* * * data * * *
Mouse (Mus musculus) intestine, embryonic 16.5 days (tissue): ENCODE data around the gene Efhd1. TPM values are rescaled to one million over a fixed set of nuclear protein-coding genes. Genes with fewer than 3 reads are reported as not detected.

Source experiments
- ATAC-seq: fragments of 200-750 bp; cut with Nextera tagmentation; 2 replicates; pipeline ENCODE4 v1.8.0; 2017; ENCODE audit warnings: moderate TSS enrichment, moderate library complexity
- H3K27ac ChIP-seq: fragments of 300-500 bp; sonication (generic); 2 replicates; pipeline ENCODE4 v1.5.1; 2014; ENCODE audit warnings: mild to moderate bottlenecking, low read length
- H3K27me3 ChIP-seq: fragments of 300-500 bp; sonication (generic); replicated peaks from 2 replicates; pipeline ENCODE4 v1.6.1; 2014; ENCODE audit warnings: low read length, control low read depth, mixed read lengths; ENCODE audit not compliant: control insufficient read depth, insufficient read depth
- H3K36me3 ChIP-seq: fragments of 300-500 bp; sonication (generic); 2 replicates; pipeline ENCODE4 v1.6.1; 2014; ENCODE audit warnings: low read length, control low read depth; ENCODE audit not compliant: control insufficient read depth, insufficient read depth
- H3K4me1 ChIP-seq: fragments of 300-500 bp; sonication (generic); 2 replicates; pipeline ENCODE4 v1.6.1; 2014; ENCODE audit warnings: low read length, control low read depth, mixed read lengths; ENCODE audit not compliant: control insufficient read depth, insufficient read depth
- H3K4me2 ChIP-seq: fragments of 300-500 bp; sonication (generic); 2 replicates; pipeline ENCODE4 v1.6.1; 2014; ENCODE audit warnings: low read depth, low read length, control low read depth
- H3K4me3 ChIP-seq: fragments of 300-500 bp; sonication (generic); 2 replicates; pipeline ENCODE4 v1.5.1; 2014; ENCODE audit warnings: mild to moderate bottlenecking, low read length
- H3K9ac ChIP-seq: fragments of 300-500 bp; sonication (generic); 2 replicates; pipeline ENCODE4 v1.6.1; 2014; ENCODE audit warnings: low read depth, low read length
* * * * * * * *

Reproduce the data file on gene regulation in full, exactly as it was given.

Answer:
Mouse (Mus musculus) intestine, embryonic 16.5 days (tissue): ENCODE data around the gene Efhd1. TPM values are rescaled to one million over a fixed set of nuclear protein-coding genes. Genes with fewer than 3 reads are reported as not detected.

Source experiments
- ATAC-seq: fragments of 200-750 bp; cut with Nextera tagmentation; 2 replicates; pipeline ENCODE4 v1.8.0; 2017; ENCODE audit warnings: moderate TSS enrichment, moderate library complexity
- H3K27ac ChIP-seq: fragments of 300-500 bp; sonication (generic); 2 replicates; pipeline ENCODE4 v1.5.1; 2014; ENCODE audit warnings: mild to moderate bottlenecking, low read length
- H3K27me3 ChIP-seq: fragments of 300-500 bp; sonication (generic); replicated peaks from 2 replicates; pipeline ENCODE4 v1.6.1; 2014; ENCODE audit warnings: low read length, control low read depth, mixed read lengths; ENCODE audit not compliant: control insufficient read depth, insufficient read depth
- H3K36me3 ChIP-seq: fragments of 300-500 bp; sonication (generic); 2 replicates; pipeline ENCODE4 v1.6.1; 2014; ENCODE audit warnings: low read length, control low read depth; ENCODE audit not compliant: control insufficient read depth, insufficient read depth
- H3K4me1 ChIP-seq: fragments of 300-500 bp; sonication (generic); 2 replicates; pipeline ENCODE4 v1.6.1; 2014; ENCODE audit warnings: low read length, control low read depth, mixed read lengths; ENCODE audit not compliant: control insufficient read depth, insufficient read depth
- H3K4me2 ChIP-seq: fragments of 300-500 bp; sonication (generic); 2 replicates; pipeline ENCODE4 v1.6.1; 2014; ENCODE audit warnings: low read depth, low read length, control low read depth
- H3K4me3 ChIP-seq: fragments of 300-500 bp; sonication (generic); 2 replicates; pipeline ENCODE4 v1.5.1; 2014; ENCODE audit warnings: mild to moderate bottlenecking, low read length
- H3K9ac ChIP-seq: fragments of 300-500 bp; sonication (generic); 2 replicates; pipeline ENCODE4 v1.6.1; 2014; ENCODE audit warnings: low read depth, low read length